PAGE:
AR, VR, MR & XR what are they and how are they used within business?

The recent covid19 pandemic and current energy crisis have intensified the research into and adoption of digitalisation technology in 2022. High up on the new priority list are Augmented Reality, Virtual Reality and Mixed Reality respectively referred to as AR, VR and MR. The collective term for all three is extended reality or XR.

The frenzied interest in XR technology is being driven by several issues:

- The risk of future pandemics.

- The high cost and hassle of travelling.

- Cost reduction.

- Changing attitude to globalisation.

- Billions being invested into the 'Metaverse'.

- Facilitation of new technology.

How are AR, VR and MR being used in 2022?

1. AR: Augmented Reality

AR is best described using Hostcomm's remote visual assistance service which transforms a live video session by overlaying visual aids for confusion-free communications with a remote party in a technical/mechanical environment. The remote party is able to see these merged visual aids on their screen while pointing their smartphone at the technical or mechanical subject matter. The main benefit is the assistance is provided without either party having to meet up. Remote visual assistance using AR can be extended to inspections and surveys as well as simply providing assistance. Another well-known example of AR is the Pokemon Go craze where overlaid characters would appear to be in situ when a smartphone was pointed in the right place, giving the impression, on the smartphone screen that it was actually there. AR is a cost-effective and accessible option because it is supported on any smartphone, in some cases using only standard browser functionality. Remote visual assistance can be provided through Smart Glasses which enable the remote user to work using both hands. They are however expensive, ranging from £1000-£5000 and they do not suit ad-hoc or domestic usage where webRTC (browser, no app) solutions are more appropriate. AR is widely used in remote visual assistance and inspections, product support, property maintenance, insurance, aerospace and manufacturing.

2. VR: Virtual Reality

VR delivers complete immersion into a virtual world using a headset. There are many well-known business VR applications such as Meta Horizon Workrooms, Spatial and Vive Sync which provide a virtual meeting environment using avatars. There are also well-established training and team-building applications some of which can translate language in real-time. One particular application for VR which is of great interest is live VR streaming (LVS). LVS works using a small 360-degree camera which collects live video from multiple lenses to produce video content that can be viewed using a VR headset. When viewed in a headset the experience is such that the user feels as though they are actually there, in real-time. Recent developments in cloud technology, onboard stitching, 8K video and processors mean we can now attend live events, training sessions and meetings through a VR headset in real-time. There are many factors involved in good quality LVS, such as the camera, a content delivery network and effective image stitching so it is not really plug and play. Some users of LVS employ specialist firms to handle the broadcasting and production tasks, for example at a live music or sporting event. VR is used in engineering and design applications where the objects do not need to be in virtual situ when MR is preferable. VR is mainly used in entertainment, training, education, business collaboration, design and engineering.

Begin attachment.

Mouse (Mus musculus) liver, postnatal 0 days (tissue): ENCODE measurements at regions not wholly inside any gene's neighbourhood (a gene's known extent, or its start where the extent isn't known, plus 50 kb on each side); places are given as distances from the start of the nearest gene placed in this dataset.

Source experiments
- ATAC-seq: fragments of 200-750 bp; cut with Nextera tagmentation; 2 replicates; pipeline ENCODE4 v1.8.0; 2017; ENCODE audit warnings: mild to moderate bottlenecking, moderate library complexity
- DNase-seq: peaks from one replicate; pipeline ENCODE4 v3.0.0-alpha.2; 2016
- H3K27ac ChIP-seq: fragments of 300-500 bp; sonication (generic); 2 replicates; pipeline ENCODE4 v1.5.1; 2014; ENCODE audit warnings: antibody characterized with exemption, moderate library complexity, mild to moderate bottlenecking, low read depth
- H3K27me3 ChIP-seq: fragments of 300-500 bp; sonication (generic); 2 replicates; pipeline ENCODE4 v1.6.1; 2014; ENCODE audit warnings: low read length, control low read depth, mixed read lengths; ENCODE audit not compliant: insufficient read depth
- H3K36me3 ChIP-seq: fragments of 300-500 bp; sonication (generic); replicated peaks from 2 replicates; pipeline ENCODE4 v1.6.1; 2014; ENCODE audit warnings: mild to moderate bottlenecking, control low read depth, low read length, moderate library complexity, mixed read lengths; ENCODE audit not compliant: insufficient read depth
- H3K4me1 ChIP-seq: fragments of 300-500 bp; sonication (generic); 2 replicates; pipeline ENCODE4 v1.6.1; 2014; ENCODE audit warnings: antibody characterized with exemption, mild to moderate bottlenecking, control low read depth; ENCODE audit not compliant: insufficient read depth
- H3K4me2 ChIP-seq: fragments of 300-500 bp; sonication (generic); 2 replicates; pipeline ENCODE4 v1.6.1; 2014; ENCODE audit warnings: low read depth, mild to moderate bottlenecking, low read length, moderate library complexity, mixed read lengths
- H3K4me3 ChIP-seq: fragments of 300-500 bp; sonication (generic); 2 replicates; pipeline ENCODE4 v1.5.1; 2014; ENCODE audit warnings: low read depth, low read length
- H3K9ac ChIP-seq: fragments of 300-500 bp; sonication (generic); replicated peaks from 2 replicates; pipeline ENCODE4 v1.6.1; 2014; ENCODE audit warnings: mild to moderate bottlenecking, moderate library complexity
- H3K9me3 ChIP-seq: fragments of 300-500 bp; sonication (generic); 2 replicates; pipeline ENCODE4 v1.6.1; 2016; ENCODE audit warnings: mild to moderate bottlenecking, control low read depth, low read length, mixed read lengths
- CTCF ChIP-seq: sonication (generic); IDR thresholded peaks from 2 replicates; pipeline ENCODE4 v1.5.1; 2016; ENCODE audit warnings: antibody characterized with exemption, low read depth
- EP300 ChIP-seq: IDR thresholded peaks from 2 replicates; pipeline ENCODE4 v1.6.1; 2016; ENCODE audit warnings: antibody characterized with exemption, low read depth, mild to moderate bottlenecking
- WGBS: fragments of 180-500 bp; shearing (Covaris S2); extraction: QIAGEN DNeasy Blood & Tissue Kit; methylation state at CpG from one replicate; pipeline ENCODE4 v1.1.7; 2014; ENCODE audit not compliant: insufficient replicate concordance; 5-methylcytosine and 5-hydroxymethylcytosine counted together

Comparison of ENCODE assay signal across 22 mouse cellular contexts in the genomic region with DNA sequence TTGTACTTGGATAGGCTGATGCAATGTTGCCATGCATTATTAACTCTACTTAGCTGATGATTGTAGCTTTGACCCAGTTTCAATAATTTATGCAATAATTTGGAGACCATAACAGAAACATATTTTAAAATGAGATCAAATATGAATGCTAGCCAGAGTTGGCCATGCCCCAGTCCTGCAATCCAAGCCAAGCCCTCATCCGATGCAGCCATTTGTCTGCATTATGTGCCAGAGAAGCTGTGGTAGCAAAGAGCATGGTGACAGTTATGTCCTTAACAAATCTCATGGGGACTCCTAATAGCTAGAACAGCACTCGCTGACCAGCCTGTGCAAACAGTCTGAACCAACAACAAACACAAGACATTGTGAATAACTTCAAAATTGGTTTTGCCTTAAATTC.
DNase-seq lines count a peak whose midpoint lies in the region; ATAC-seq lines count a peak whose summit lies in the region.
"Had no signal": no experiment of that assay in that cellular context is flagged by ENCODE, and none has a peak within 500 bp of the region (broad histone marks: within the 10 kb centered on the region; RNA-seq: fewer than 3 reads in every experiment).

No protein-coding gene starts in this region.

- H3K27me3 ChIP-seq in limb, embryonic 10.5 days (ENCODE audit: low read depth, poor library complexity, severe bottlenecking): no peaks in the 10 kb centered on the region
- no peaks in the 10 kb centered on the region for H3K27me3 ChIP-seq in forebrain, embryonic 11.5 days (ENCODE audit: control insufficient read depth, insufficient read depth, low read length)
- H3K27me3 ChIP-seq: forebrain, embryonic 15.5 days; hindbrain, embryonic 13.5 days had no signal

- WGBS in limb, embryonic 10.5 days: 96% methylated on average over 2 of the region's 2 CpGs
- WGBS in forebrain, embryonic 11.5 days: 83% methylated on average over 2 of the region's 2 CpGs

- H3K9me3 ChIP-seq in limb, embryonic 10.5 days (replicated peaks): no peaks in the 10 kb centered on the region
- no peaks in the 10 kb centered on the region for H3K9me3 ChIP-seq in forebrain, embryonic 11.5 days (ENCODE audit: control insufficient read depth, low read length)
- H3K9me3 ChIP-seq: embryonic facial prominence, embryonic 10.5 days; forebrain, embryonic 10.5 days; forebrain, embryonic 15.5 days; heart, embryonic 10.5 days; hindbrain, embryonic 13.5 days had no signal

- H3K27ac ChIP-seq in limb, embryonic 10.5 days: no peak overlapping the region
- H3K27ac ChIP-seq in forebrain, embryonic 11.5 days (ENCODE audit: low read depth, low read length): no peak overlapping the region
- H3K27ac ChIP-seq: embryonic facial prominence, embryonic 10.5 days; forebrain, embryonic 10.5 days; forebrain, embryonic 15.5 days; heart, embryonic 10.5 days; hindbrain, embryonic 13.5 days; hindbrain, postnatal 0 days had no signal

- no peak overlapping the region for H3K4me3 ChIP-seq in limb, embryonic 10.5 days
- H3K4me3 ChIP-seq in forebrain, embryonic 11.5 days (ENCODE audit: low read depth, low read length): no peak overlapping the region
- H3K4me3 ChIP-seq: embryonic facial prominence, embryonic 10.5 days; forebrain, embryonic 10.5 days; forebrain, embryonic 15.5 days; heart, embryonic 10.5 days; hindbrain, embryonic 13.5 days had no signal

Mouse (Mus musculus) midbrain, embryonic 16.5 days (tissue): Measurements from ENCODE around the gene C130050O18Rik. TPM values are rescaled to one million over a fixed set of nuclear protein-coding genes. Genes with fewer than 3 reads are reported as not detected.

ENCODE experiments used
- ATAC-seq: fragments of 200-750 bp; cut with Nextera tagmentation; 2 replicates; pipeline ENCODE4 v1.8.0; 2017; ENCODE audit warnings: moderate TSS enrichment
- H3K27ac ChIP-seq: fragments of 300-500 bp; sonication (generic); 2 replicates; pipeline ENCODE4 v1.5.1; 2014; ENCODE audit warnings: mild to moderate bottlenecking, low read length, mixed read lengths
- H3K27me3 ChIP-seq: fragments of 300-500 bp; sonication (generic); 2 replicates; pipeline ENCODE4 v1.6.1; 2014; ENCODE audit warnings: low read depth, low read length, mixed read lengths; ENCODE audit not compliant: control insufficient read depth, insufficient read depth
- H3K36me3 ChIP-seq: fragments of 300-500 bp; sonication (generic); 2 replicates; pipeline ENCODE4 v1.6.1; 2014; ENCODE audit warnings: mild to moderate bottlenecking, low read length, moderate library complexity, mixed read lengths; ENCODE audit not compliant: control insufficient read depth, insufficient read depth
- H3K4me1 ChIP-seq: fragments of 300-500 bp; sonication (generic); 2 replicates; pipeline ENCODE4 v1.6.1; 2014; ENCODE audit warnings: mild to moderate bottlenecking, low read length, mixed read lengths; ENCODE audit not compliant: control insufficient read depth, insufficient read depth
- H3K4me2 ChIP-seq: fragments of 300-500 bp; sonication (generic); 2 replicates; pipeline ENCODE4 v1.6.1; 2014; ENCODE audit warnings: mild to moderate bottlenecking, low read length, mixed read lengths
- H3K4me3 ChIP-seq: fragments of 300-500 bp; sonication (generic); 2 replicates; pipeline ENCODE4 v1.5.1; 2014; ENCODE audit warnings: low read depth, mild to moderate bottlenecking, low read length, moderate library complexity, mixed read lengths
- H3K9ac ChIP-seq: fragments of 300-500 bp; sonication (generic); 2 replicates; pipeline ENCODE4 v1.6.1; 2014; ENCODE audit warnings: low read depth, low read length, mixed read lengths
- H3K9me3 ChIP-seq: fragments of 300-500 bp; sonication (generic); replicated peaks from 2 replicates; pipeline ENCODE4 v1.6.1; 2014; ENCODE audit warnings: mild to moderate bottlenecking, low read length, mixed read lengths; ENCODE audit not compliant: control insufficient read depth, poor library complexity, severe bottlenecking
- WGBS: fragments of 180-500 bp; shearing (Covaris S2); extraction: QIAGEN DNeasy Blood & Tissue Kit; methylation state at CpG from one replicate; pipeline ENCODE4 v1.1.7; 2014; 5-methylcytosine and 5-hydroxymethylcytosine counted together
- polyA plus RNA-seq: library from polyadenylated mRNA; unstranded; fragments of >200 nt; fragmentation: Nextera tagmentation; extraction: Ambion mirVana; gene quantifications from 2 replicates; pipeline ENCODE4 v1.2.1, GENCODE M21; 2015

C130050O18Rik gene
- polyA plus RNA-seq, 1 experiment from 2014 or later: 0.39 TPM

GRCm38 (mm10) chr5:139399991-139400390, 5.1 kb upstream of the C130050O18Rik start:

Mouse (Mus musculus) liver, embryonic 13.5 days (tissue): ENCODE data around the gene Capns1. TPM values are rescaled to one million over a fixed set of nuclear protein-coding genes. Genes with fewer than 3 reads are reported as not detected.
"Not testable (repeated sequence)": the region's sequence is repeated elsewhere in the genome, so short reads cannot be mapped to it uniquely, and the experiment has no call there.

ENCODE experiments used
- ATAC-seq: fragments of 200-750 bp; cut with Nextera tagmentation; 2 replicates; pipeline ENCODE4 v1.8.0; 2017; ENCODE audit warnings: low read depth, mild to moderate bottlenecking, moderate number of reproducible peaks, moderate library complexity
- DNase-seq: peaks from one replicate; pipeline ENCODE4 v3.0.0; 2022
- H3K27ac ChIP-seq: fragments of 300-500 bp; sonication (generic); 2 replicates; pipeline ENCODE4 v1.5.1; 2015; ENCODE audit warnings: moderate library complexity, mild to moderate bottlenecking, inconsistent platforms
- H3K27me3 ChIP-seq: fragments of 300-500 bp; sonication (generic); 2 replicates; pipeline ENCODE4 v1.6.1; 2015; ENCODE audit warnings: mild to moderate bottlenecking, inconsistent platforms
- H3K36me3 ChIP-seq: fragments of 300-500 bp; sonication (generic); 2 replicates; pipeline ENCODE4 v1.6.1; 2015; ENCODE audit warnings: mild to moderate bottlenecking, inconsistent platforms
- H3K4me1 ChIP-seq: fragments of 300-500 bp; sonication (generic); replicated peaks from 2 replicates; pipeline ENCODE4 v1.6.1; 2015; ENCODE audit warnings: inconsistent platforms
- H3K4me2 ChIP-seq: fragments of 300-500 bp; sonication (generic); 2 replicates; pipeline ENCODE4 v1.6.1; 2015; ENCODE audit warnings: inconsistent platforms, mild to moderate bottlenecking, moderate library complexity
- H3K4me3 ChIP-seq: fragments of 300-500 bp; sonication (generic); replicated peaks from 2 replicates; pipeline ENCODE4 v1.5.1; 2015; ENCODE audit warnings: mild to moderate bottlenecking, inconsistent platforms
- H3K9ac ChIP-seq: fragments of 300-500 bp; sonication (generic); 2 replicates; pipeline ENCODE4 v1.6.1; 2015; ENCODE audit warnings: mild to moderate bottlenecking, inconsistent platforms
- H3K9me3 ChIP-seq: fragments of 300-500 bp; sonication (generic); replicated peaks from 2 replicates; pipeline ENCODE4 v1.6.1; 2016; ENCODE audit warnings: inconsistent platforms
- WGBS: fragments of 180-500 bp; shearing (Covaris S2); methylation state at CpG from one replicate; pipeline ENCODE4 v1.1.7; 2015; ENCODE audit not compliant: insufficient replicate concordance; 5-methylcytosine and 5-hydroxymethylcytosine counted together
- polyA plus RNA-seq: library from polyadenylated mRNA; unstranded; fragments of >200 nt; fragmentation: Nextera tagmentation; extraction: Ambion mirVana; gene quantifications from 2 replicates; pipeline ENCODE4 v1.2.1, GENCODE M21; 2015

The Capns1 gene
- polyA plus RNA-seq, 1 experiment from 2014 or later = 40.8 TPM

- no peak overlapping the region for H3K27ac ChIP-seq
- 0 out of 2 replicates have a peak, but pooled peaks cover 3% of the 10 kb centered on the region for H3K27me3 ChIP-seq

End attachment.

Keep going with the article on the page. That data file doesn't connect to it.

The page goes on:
3. MR: Mixed Reality

MR solutions such as Microsoft Hololens and Magic Leap allow the user to operate in the real world and virtual world simultaneously using a headset which projects digital objects in the user's field of view in real-time. Multiple users can interact with these objects in the same room to resolve design issues, perform training or practice healthcare operations. MR is the best technology to use in conjunction with a digital twin. Digital twins are virtual representations of the movements, forces, and interactions that assets can undergo in the physical world. This lets users engage with dynamic content that is three-dimensional and responsive to their actions in real-time. In this virtual environment, they can effectively simulate real-world conditions, what-if scenarios and any circumstance imaginable, and visualise the outcomes instantly on any platform, including mobile devices, computers, and augmented, mixed and virtual reality (AR/MR/VR) devices (Unity). MR can be adopted in remote visual assistance situations where the remote party has an MR headset or head-up display (HUD) giving them hands-free assistance with a task. MR is increasingly used in design, construction, manufacturing, engineering and remote product support.

Early adopters of this type of technology tend to be global or large corporates because the investment required is substantial and requires scale to justify. However, there are some very cost-effective alternatives for organisations that don't have £4000 for an MR headset. Some innovative options offer MR from as little as £500 when used with a smartphone as the host device.

There is an XR solution available to any organisation whose employees have to travel frequently to do their job. The current costs and hassle associated with travel make it increasingly easy to justify the costs.

If you would like to talk to an expert about your current or future XR requirements please contact us at [email protected].

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